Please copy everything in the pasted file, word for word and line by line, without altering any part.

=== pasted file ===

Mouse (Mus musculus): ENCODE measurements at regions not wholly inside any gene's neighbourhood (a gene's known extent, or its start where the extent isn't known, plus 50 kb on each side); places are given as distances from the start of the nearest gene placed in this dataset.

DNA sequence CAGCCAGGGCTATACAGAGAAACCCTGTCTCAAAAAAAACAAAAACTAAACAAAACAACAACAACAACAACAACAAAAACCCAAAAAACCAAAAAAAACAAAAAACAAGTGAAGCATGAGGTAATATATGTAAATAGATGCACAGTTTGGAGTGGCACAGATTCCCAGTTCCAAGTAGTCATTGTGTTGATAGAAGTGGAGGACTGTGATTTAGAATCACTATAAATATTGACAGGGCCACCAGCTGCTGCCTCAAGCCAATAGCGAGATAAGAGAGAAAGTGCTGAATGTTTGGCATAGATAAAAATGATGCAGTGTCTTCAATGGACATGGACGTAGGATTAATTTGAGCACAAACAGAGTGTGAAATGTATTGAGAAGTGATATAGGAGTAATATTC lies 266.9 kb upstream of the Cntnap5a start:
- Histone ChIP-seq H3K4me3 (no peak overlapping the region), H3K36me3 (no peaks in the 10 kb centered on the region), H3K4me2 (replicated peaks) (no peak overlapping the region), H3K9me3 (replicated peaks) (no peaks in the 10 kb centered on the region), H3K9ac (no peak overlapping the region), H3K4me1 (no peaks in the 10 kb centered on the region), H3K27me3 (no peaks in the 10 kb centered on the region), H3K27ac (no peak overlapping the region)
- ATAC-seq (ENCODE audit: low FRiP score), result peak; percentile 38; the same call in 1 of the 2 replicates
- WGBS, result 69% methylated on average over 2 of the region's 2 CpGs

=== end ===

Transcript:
Mouse (Mus musculus): ENCODE measurements at regions not wholly inside any gene's neighbourhood (a gene's known extent, or its start where the extent isn't known, plus 50 kb on each side); places are given as distances from the start of the nearest gene placed in this dataset.

DNA sequence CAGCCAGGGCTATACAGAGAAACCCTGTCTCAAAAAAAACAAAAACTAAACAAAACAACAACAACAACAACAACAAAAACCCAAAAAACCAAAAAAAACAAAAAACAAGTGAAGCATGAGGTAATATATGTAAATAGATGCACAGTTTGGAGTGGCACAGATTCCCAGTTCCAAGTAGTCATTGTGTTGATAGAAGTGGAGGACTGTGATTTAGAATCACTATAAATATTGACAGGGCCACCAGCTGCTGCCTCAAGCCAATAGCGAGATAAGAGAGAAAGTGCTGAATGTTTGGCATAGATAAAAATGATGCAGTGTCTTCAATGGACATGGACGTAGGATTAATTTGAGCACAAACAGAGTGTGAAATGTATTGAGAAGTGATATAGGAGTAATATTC lies 266.9 kb upstream of the Cntnap5a start:
- Histone ChIP-seq H3K4me3 (no peak overlapping the region), H3K36me3 (no peaks in the 10 kb centered on the region), H3K4me2 (replicated peaks) (no peak overlapping the region), H3K9me3 (replicated peaks) (no peaks in the 10 kb centered on the region), H3K9ac (no peak overlapping the region), H3K4me1 (no peaks in the 10 kb centered on the region), H3K27me3 (no peaks in the 10 kb centered on the region), H3K27ac (no peak overlapping the region)
- ATAC-seq (ENCODE audit: low FRiP score), result peak; percentile 38; the same call in 1 of the 2 replicates
- WGBS, result 69% methylated on average over 2 of the region's 2 CpGs